Before the tile placement and any battles, players refill their hands and get income. The income is used after the tile plays to buy technologies, research cards or more battle cards. The technologies allow more cards to be held, though the limit of four per battle stays constant. Technologies also allow more tiles to be taken and used; this of course becomes very important especially as each stack can be fortified only once per turn. Research cards played can effect many things on the board and add another good bit of chaos to the proceedings. As a catch-up mechanism, players missing out on a planet once all are owned get a desperation card; this gives a little more income and more ability to get cards and tiles.

In what seems to be a case of overproduction, discs called “encounters” can be collected by claiming a hex with a specific marker or by paying a tile (rather than placing it on the board) in exchange for an encounter disc. The 12 different encounters give benefit to battles, resource units or can do nothing or even harm the player who takes one. The encounters are the most questionable, and seemingly least developed, aspect of the game design.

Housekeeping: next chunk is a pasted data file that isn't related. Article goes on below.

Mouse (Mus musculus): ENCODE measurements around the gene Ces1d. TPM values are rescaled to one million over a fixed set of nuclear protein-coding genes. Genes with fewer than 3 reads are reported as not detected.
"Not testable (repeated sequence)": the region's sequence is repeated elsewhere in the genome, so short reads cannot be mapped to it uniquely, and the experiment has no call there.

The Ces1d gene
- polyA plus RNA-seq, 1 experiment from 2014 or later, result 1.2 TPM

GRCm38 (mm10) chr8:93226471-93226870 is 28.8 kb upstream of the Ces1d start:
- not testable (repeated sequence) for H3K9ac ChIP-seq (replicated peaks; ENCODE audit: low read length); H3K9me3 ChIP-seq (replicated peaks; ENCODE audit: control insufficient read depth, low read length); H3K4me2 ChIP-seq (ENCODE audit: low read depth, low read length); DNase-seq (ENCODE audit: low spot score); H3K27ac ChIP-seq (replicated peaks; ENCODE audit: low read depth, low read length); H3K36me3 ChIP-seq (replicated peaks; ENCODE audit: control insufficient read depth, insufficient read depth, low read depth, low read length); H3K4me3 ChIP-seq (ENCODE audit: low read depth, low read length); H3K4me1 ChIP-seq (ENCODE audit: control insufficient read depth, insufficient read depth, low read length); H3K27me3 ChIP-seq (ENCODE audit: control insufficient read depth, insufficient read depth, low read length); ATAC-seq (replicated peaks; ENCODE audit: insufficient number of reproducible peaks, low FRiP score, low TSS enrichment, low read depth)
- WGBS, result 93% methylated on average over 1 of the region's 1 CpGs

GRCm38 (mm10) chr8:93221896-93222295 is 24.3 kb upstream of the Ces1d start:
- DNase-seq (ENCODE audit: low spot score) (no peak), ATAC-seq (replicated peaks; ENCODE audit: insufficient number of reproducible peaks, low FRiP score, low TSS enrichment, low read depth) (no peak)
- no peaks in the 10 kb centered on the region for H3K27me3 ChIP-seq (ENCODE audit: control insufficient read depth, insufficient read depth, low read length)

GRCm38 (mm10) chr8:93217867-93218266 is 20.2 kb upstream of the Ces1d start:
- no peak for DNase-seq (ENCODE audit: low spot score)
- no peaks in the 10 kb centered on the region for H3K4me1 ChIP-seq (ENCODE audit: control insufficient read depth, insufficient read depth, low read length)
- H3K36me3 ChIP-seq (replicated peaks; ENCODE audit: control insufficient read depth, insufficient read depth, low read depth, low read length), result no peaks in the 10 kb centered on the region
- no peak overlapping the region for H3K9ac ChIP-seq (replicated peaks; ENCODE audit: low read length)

At the end of each round, the round marker is flipped to see if a solar flare occurs. If it does, players participate in a blind bid of resource units to control the flare. The winner removes tiles from the board. The nine rounds are divided into three unequal phases; a flare occurs automatically at the end of phases one and two. The end of these two phases is also when the interim planet and moon scoring occurs. At the end of phase three, the supernova happens and this is managed like a flare except that even more tiles are removed. This often changes the final outcome of the game.

There are numerous situational issues that come up: with taxes paid if you try to collect income from a moon orbiting another player’s planet, ownership issues when planets are attacked, adding new boards during the play and a few more. But the core idea of the game doesn’t change – get your tiles out and defend them, take over the ones you can, and spend wisely to gain increased capability.